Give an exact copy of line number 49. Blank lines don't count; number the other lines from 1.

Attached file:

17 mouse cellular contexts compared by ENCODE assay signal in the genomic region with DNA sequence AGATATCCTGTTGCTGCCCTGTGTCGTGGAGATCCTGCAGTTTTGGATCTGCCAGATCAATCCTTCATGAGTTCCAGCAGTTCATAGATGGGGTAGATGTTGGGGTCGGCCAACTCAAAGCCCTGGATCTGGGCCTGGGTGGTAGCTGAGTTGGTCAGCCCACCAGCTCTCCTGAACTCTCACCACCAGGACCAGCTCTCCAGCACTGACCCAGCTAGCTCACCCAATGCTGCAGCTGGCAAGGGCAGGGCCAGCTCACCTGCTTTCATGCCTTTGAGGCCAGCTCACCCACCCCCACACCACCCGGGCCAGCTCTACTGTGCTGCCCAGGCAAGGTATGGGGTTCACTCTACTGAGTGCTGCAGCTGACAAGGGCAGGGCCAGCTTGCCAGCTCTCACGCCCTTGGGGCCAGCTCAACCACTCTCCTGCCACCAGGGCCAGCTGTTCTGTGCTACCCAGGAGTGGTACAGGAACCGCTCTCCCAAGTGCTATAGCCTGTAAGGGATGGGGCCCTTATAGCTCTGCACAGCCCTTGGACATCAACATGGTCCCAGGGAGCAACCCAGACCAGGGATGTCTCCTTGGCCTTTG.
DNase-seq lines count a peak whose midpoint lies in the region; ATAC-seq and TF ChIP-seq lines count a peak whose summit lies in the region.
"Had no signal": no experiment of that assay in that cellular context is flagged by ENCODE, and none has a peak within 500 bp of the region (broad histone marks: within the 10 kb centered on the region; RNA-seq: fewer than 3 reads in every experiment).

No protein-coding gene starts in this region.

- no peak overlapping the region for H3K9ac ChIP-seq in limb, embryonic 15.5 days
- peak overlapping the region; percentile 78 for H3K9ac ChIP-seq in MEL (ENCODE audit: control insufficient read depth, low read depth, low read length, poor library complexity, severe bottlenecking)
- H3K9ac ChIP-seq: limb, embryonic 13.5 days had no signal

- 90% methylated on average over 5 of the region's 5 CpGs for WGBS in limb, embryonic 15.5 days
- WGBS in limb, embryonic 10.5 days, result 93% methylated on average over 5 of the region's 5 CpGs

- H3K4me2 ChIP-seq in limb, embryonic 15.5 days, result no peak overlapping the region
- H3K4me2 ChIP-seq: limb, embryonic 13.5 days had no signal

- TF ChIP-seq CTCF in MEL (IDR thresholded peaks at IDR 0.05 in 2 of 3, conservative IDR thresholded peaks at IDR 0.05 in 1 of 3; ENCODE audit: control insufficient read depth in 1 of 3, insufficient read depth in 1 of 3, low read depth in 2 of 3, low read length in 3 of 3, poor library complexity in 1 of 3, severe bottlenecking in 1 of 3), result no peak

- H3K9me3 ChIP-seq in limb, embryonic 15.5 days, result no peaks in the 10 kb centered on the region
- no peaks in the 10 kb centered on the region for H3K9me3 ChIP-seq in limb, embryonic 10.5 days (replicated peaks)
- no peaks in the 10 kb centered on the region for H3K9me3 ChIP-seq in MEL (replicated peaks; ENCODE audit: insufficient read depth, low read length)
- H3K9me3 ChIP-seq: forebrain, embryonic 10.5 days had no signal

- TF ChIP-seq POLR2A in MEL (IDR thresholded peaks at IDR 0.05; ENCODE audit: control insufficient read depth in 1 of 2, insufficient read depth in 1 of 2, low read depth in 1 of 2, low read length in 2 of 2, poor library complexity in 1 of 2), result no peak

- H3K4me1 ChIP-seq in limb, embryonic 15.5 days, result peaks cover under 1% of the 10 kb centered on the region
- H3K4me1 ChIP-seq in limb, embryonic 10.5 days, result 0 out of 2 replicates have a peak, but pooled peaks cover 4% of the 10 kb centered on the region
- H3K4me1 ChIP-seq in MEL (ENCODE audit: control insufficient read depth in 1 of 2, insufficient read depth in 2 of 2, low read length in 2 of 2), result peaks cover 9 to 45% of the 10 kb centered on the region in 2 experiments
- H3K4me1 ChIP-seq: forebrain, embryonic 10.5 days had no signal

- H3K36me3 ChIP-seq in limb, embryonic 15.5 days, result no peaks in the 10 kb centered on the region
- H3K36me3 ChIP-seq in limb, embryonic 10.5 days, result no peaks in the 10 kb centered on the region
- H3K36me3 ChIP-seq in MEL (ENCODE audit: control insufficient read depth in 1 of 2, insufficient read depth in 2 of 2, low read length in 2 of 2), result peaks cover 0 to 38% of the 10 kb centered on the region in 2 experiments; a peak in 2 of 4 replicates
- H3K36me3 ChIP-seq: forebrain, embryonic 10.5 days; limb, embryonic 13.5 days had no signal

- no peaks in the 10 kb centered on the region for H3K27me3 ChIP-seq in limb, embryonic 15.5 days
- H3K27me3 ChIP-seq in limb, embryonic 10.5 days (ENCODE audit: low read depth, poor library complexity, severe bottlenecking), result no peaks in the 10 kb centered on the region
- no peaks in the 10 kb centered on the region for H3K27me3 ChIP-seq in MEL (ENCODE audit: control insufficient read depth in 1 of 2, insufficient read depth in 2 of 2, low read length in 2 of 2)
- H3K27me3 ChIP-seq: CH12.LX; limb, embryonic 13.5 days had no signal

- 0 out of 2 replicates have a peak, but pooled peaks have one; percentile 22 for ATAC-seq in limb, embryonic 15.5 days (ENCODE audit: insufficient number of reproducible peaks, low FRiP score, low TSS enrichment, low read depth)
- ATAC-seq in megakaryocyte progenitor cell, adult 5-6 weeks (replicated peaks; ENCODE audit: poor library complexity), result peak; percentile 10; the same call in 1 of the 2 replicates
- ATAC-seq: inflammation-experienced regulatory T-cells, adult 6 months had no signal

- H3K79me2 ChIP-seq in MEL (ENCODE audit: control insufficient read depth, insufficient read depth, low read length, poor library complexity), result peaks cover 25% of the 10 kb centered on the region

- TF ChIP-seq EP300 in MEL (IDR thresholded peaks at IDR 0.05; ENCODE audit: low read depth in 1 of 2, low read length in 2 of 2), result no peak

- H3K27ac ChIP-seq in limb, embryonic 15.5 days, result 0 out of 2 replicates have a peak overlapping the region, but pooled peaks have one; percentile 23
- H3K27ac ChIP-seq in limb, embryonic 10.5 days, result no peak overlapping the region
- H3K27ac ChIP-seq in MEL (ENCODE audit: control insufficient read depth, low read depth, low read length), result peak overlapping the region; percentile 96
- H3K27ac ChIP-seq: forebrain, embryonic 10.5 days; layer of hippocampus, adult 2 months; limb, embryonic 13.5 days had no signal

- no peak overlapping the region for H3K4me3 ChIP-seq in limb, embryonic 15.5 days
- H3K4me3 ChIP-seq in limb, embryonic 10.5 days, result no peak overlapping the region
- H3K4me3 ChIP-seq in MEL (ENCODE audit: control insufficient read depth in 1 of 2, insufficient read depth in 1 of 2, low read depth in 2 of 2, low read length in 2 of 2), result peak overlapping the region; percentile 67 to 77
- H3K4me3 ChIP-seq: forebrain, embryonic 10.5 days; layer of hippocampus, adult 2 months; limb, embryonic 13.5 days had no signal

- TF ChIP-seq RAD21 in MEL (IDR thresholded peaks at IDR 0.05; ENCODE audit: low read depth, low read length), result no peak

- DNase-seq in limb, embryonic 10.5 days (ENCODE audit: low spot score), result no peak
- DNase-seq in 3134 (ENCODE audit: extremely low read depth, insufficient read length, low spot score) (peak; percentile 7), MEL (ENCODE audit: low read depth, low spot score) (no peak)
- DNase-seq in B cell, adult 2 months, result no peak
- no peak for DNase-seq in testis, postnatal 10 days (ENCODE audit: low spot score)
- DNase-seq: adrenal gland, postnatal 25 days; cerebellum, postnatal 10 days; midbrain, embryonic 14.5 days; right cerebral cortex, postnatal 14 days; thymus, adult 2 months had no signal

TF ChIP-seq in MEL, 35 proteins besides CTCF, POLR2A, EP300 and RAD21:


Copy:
TF ChIP-seq in MEL, 35 proteins besides CTCF, POLR2A, EP300 and RAD21: